Saturday, 11 July 2015

The Croissant Chart

I was about to throw away this scrap of well scribbled on A4 paper when I realised that I had never blogged about my little boy Dylan's birthday and felt a compulsion to do so.

Dylan's birthday could have easily passed by relatively unnoticed this year... lost in the chaos that is my life since it was confirmed that we would be moving away from the home I've loved for ten wonderful years to pastures new. His birthday could have passed by relatively unnoticed were it not for the fact that he had been excitedly counting down the days for a whole month prior to the event.

He made a chart - a birthday countdown chart. He religiously crossed the days off and proudly announced how many more sleeps there were until he was five years old. He called it his 'cross off' chart and on more than one occasion I misheard him and wondered what on earth was the Croissant Chart he was searching for.

It would have been impossible not to treat his birthday with the same excitement he had for it.

Dylan's  birthday fell on a Sunday and it just happened to coincide with a date that features in our running diary - a local fun run. The five mile route through beautiful Shropshire countryside can be tackled on foot or by bike and we had plans to take part as a family. My eldest daughter was going to run with me while three of my other daughters took to their wheels with the birthday boy riding 'tag-along' on the back of dad's bike. For my youngest daughter, Addy, this was a big challenge. It is a fairly recent development that she's had the confidence to cycle any sort of distance on roads (albeit quiet country ones) but she was very determined to meet the challenge with the ring of her bell, a favourite teddy in her front basket and a big smile.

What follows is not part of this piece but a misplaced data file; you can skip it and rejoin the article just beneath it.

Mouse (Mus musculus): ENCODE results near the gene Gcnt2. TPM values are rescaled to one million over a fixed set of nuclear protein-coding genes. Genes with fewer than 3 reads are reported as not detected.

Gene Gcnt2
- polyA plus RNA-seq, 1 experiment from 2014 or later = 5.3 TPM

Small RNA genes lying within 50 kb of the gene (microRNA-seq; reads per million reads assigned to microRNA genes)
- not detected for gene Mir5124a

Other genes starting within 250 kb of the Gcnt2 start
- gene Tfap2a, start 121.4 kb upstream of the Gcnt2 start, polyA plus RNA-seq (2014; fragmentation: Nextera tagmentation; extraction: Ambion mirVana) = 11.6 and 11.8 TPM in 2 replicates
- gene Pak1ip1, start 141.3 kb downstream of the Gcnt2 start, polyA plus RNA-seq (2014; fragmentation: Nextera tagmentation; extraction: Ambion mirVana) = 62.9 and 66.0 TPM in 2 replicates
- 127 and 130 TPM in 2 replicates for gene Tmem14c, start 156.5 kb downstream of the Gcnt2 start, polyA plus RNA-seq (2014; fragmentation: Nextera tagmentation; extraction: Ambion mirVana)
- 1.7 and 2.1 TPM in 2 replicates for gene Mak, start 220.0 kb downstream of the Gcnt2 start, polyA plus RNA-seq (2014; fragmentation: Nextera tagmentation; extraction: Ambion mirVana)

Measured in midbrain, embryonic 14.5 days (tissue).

I absolutely loved every one of the five miles running (and strategic walking!) with my daughter. It was lovely when the cyclists, who start at the back of the pack behind elite runners and fun runners, overtook us and offered encouragement. I could see that my little family team were all having a good time. I was especially delighted as I approached the finish line (which due to a route change was now a painful uphill slog) to see my triumphant little girl, wearing her finishers medal, running towards me to run the last few metres with me.

Dylan was in a fever pitch of excitement. Both he and Addy jumped on me as I lay on the ground to recover from my exertions. I didn't mind at all! Dylan declared that he was having the Best Birthday in the Universe!

Back home, family and friends celebrated with cake as Dylan ran around the garden in a  knight's costume getting up to no good with a giant water soaker gun - both well appreciated birthday presents.

The only one of my offspring not to have taken part in the birthday fun run was 18year old Charis. She had celebrated her last day at boarding school the previous day and my husband and I were there with her to witness her collecting the academic prizes she had been awarded, to enjoy a picnic lunch and see her taking part in a fencing demonstration. I don't know much about fencing but I think she may have just won a well timed point as I took the following snap!

Her evening ended with a lavish Leavers Ball. As much as I would have loved to have seen her swanning around like a princess in the gown and sparkly heels that I had the privilege of buying for her, we left her to it hoping for a glimpse into her world with whatever photographs might appear on social media.